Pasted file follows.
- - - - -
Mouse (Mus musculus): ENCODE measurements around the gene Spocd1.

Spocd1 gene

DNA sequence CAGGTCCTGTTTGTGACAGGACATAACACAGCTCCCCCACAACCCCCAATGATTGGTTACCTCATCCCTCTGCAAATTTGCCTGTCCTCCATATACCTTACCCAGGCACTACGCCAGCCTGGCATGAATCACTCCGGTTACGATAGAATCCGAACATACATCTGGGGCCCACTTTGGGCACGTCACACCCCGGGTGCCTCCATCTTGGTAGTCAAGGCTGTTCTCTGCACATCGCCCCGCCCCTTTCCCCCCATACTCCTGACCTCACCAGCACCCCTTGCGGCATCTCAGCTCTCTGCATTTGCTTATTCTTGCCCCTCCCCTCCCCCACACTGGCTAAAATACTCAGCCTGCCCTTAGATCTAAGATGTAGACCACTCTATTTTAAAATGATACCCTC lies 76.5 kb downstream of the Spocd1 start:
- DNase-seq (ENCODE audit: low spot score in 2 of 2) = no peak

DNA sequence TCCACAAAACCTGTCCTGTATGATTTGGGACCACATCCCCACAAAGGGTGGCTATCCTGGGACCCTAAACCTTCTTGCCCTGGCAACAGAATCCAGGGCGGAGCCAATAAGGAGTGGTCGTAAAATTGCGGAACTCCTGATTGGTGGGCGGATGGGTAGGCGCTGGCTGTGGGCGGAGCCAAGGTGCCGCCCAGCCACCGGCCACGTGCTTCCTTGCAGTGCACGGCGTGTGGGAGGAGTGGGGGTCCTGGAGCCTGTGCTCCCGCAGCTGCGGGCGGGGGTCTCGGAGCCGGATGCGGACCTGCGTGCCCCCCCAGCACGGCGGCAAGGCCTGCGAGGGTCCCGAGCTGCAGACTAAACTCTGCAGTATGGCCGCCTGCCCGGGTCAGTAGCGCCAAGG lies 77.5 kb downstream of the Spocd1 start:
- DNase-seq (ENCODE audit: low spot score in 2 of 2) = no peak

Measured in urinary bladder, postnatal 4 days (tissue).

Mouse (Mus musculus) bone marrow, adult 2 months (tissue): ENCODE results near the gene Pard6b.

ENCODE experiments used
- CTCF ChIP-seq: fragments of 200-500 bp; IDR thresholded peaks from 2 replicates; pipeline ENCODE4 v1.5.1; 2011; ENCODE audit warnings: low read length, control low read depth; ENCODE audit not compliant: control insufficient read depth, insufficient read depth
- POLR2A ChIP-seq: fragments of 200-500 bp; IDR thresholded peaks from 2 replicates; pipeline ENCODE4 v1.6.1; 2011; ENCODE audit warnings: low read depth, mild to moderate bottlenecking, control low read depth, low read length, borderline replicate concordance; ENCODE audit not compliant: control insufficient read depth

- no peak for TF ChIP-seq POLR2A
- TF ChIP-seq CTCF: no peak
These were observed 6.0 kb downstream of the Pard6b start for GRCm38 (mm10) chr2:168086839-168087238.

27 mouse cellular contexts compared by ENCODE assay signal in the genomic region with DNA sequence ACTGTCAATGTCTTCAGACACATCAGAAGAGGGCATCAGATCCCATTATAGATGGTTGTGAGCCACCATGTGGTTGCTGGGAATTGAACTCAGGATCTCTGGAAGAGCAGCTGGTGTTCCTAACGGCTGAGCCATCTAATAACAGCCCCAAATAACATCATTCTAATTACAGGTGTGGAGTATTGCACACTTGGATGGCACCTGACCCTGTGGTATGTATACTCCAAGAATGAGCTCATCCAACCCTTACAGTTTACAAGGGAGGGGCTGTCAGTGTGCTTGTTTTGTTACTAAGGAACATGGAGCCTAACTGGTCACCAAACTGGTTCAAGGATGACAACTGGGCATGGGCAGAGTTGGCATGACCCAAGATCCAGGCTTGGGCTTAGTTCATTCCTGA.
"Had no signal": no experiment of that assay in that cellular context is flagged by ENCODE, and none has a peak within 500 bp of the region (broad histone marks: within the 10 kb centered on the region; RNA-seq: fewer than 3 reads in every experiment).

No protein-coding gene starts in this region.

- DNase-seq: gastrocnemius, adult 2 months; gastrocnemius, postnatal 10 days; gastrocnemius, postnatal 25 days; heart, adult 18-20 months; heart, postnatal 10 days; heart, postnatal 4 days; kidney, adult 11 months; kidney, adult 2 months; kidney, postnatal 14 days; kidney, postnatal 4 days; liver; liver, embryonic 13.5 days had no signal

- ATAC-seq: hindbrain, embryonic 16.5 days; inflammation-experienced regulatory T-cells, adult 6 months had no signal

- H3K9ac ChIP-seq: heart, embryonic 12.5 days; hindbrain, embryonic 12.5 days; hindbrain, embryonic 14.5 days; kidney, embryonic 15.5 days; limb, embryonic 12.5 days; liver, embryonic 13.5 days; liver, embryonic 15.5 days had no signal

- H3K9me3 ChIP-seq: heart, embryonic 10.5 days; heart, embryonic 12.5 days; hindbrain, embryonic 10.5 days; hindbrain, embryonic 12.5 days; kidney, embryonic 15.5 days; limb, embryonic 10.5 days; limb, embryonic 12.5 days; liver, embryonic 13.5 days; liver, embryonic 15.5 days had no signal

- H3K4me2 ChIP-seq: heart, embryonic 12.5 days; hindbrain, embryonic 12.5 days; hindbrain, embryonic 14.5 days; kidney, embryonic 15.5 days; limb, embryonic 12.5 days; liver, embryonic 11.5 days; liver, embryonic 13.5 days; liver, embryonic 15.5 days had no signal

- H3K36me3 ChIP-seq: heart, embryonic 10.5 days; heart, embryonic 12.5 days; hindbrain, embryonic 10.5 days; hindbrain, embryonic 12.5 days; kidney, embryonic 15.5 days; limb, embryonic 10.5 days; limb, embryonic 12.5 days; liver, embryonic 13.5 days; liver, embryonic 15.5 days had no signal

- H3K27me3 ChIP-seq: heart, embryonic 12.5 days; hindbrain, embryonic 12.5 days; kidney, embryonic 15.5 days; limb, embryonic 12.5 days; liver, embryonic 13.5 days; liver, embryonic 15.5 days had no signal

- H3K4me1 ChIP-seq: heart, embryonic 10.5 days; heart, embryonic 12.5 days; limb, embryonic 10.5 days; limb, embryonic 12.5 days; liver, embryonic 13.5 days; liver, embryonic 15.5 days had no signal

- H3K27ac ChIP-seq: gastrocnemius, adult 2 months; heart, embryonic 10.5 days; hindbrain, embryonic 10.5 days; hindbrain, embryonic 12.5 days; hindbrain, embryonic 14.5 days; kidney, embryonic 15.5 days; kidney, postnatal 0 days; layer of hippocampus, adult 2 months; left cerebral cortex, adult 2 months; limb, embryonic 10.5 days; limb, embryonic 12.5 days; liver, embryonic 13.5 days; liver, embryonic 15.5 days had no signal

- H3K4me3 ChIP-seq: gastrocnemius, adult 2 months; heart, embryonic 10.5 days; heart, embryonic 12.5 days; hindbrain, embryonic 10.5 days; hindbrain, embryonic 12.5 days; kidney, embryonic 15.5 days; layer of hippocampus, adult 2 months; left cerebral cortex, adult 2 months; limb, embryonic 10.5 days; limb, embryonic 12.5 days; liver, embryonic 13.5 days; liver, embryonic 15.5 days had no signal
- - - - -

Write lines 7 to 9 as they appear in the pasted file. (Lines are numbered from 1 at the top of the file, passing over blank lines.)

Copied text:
Measured in urinary bladder, postnatal 4 days (tissue).

Mouse (Mus musculus) bone marrow, adult 2 months (tissue): ENCODE results near the gene Pard6b.

ENCODE experiments used